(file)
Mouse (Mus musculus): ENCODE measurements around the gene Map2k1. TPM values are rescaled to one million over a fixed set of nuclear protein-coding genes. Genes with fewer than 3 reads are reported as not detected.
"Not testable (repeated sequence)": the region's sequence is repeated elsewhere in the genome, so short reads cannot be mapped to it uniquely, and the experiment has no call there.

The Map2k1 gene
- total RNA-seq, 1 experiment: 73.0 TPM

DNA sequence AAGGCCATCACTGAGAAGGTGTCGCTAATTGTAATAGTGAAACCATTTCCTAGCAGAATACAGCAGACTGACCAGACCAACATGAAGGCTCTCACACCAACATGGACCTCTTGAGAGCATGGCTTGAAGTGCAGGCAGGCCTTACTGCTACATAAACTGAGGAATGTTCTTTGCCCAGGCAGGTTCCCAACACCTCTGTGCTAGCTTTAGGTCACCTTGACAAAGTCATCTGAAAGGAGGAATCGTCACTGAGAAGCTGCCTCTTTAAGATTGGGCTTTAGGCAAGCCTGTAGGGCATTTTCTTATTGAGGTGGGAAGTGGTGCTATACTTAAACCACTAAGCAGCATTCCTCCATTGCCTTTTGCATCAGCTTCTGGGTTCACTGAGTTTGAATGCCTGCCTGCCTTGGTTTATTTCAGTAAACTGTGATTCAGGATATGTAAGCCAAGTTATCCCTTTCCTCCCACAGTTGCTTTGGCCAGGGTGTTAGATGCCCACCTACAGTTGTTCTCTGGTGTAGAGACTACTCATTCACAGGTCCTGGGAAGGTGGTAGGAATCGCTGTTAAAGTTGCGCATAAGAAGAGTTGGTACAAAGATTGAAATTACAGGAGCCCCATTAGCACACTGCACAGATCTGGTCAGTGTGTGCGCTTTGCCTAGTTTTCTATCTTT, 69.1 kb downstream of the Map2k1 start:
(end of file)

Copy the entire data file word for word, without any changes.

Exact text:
Mouse (Mus musculus): ENCODE measurements around the gene Map2k1. TPM values are rescaled to one million over a fixed set of nuclear protein-coding genes. Genes with fewer than 3 reads are reported as not detected.
"Not testable (repeated sequence)": the region's sequence is repeated elsewhere in the genome, so short reads cannot be mapped to it uniquely, and the experiment has no call there.

The Map2k1 gene
- total RNA-seq, 1 experiment: 73.0 TPM

DNA sequence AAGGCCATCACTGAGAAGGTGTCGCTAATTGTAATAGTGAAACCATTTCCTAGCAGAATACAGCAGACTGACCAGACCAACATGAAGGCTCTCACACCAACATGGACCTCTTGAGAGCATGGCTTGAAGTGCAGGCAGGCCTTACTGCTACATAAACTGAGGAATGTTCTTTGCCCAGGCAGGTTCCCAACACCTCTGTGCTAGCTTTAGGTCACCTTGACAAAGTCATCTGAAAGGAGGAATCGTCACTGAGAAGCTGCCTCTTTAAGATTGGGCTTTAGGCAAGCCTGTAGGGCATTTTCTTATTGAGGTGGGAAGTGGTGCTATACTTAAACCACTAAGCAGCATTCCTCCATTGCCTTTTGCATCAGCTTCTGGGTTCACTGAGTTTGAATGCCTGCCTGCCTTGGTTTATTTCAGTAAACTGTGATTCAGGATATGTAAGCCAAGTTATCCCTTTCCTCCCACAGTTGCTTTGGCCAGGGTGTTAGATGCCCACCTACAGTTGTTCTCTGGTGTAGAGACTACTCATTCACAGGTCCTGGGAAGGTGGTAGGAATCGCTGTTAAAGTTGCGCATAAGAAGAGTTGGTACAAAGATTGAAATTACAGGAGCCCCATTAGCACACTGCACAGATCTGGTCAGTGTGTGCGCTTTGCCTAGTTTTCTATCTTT, 69.1 kb downstream of the Map2k1 start: